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Broken Dreams.....

Work brought me to the beautiful state of Pennsylvania the past week and I decided to try to obtain some PA fossils.   Limited research on where my project was located didn’t look promising so I decided to check some BRF PA trip postings.   I inquired some fellow BRF members on areas to hunt in the proximate region.   Special thanks to xiphodan who not only replied, but was kind enough to share exact directions / aerial of the site he collected with his children back in 2004.  Talk about a memory like an elephant.   St. Clair was about an hour away so I decided to give it a go.  I tried to get more info on the site but couldn’t find any additional information on who owned the site.  Some research showed that a famous fossil fern collection area owned by Pennsylvania Anthracite no longer allows anyone on the property due to liability concerns.  

 

I arrived at the Philadelphia airport flying blind.  Not because I wasn’t sure if this was the site that was closed, but because I realized I cut up a jalapeno in my homemade salsa the night before (as I inserted my contact in my right eye that morning).  Don’t know if this would be considered a posting for the Bonehead Mistake(s) forum thread. 

 

After about a three hour drive I arrived in St. Clair and followed the directions.   As I got closer to the area, my stomach sunk.  This must have been that site referenced because all along the roadway of the area mining operations were “No Trespassing” / “Keep Out” signage.  As I continued the drive, the signage finally terminated.  My hopes went up.   I finally arrived at the site and pulled my rental in the roadway parking area.  I saw no signage anywhere in the proximate area and the path look well traveled.  I decided to roll the dice, so I grabbed my backpacks / mattock and followed the trail.   While walking down the trail, out of nowhere, I heard a hail storm of gun fire that made me almost soil my pants and flinch as if a Meganeura monyi buzzed past my head.  I didn’t hear any rounds pass through the foliage so I quickly hoofed it down the trail.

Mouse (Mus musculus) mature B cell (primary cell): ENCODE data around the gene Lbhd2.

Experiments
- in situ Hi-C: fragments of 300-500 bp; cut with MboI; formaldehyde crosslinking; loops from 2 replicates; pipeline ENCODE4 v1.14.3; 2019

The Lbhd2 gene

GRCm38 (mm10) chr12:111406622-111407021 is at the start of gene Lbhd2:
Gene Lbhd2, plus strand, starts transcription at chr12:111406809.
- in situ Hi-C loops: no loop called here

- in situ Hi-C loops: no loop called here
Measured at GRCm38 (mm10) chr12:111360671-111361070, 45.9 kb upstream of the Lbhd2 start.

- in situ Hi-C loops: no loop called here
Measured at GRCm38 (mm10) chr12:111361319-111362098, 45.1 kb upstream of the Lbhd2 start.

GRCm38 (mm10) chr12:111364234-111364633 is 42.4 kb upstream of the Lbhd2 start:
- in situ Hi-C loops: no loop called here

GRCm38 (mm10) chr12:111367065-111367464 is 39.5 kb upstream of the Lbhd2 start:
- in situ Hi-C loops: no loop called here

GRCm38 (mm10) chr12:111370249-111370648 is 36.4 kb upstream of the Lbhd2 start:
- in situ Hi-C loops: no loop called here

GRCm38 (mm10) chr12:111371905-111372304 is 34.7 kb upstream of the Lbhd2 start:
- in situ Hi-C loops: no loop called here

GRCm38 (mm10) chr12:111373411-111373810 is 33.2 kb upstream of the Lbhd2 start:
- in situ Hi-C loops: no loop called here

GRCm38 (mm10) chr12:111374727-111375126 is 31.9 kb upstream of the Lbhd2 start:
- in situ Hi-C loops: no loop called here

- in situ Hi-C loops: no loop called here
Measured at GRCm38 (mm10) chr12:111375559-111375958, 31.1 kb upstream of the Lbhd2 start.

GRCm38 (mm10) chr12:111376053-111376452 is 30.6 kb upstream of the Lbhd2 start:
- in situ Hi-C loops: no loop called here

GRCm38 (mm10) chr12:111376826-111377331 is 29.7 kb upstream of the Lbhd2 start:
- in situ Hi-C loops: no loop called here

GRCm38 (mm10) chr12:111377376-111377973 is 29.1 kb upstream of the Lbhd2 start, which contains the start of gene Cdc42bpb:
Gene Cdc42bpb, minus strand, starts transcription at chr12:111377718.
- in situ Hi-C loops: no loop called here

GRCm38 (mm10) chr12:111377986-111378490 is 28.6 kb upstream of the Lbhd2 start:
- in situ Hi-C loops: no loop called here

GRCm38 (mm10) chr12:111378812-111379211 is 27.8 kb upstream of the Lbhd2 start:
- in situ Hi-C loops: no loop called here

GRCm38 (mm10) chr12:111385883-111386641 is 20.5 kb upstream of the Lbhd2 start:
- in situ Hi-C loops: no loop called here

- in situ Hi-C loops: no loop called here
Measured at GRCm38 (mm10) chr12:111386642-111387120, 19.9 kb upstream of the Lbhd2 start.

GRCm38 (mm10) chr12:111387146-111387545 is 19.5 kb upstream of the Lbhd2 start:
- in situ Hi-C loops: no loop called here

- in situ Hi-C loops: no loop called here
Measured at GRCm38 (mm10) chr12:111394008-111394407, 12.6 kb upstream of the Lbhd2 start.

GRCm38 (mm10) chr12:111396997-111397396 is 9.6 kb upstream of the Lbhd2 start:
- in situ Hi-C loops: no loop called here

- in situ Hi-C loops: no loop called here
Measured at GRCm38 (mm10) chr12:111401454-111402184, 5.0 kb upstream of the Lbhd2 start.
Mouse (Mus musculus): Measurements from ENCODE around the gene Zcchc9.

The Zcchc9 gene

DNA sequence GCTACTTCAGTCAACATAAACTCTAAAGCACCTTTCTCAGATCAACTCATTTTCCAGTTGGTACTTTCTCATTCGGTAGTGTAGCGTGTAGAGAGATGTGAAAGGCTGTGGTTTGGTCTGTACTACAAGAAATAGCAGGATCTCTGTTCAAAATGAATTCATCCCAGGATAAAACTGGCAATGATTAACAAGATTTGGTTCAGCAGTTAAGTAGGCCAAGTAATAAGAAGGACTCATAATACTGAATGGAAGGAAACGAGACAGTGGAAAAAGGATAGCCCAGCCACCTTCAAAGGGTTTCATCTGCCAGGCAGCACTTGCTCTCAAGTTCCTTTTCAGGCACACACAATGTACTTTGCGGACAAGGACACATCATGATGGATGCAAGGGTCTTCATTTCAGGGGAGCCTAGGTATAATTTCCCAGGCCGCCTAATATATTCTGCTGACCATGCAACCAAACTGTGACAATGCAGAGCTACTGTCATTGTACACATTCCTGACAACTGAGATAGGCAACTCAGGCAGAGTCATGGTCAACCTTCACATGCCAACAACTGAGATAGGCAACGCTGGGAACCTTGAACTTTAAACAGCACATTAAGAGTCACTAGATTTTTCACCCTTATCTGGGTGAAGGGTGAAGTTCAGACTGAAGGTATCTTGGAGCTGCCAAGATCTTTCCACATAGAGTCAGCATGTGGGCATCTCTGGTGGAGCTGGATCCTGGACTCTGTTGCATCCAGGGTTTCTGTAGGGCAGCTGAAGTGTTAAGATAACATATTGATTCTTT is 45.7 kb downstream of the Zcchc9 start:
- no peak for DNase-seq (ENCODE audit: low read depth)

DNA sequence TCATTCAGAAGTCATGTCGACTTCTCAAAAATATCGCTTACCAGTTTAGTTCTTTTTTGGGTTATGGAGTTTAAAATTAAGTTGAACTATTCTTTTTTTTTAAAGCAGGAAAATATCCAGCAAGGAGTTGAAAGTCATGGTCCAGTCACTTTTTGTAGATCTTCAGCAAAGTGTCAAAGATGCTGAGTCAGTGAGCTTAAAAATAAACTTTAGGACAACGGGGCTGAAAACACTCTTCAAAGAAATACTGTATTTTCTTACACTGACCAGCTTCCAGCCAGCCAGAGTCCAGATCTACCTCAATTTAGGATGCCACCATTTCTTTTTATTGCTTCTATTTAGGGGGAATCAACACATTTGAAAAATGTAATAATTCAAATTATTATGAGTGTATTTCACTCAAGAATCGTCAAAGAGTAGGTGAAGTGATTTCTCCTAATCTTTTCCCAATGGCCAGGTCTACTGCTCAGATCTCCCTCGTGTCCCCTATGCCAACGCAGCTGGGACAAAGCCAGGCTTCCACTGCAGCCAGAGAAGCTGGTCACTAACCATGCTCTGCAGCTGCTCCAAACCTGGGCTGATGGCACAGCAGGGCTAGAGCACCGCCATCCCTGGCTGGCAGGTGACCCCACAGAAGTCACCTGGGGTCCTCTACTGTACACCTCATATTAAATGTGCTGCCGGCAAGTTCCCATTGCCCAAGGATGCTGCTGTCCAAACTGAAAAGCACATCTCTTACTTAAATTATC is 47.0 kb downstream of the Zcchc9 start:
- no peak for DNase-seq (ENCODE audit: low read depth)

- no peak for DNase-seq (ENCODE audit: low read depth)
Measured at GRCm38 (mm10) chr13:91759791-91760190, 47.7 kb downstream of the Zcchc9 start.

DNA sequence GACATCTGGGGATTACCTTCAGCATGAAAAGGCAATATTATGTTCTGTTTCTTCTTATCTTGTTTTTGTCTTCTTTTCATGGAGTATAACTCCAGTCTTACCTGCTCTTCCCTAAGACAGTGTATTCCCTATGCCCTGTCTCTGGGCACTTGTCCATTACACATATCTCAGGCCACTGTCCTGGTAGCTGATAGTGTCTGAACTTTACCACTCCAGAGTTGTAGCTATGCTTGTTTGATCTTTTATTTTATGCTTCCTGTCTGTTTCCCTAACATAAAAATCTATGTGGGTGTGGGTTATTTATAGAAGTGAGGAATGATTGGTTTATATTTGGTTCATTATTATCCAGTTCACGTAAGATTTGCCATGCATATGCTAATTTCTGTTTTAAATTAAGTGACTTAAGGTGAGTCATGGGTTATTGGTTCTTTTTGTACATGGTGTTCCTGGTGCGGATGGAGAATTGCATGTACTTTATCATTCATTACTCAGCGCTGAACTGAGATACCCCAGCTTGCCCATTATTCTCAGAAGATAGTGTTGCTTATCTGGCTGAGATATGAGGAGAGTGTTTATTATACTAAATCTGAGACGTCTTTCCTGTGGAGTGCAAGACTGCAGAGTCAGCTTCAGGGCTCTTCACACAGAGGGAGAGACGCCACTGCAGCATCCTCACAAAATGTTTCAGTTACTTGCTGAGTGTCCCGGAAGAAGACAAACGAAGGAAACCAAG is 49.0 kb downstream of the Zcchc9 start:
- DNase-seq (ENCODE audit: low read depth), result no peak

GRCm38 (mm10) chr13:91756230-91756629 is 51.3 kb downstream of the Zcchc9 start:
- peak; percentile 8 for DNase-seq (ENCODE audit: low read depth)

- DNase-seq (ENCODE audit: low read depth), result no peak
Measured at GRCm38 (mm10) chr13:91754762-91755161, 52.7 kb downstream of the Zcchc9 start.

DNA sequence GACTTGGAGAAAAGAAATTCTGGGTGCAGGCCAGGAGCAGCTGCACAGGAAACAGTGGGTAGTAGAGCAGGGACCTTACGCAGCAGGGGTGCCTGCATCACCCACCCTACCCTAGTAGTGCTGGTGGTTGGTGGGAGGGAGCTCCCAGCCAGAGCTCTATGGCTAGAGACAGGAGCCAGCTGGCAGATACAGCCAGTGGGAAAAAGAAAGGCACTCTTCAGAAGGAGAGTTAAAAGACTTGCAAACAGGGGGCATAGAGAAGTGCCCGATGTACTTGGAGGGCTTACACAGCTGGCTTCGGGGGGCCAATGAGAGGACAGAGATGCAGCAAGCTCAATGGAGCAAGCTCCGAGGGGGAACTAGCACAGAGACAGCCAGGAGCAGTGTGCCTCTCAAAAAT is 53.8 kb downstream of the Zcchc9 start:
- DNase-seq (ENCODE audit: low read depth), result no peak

The path lead to an area with shale with fern impressions as far as the eye could see.  I picked over smaller pieces that took my fancy in addition to a couple larger plates keeping in mind that I had to haul my full backpacks quite some way back in addition to squirreling my finds through the airport security.  There was definitely signs of collectors at this site, from children by evidence of a lost sun hat to the more experienced collectors – evidence of use of concrete saws to extract large slab pieces.  After about 2 hours listening to sporadic gun fire and collecting fern impressions, I got my fill and made my way back.  I arrived back at my rental car (VW Jetta – sweet ride) and was relieved that is wasn’t towed, ticketed or with the windows shot out.   As I drove back to my hotel I noticed why all the gun fire.  The site was proximate to a shooting range for the locals.

 

I cleaned my finds off with a tooth brush at the hotel and wrapped them up with styrofoam / bubble wrap and placed them in a small suitcase which I planned on taking as a carry on.  With my project completed the following day, I arrived back at the airport and checked my other suitcase which contained my mattock, dirty clothes and boots.